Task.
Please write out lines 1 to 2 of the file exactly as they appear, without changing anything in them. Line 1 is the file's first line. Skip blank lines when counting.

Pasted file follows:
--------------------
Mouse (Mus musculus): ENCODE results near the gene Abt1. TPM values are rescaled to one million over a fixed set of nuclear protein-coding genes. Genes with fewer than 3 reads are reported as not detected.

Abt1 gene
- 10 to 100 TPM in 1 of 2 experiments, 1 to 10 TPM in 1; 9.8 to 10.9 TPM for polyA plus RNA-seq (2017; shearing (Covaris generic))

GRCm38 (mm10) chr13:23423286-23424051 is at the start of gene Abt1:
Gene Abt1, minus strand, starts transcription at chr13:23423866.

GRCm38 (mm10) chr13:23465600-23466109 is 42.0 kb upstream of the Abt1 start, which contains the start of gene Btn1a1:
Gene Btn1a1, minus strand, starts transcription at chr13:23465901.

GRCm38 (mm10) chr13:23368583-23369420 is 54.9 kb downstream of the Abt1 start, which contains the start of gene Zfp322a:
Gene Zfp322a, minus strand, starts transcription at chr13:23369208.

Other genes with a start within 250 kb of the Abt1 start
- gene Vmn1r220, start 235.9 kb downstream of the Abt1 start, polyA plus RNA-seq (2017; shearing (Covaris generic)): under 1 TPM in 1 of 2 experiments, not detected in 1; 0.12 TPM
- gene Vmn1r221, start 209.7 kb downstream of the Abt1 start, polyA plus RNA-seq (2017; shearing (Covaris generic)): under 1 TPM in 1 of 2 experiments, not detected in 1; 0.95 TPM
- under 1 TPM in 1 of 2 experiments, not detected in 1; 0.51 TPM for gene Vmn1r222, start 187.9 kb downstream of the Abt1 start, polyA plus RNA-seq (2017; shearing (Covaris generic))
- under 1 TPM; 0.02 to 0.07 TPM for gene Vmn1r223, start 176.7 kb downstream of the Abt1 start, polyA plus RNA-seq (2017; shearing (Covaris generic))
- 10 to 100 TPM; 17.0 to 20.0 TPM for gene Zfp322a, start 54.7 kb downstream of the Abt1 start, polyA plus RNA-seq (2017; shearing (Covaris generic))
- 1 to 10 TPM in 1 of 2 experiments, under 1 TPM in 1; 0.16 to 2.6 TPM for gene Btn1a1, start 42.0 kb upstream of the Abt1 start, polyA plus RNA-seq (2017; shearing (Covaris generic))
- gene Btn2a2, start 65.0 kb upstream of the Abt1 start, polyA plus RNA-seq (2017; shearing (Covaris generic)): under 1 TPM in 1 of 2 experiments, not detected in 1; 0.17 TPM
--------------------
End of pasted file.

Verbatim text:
Mouse (Mus musculus): ENCODE results near the gene Abt1. TPM values are rescaled to one million over a fixed set of nuclear protein-coding genes. Genes with fewer than 3 reads are reported as not detected.

Abt1 gene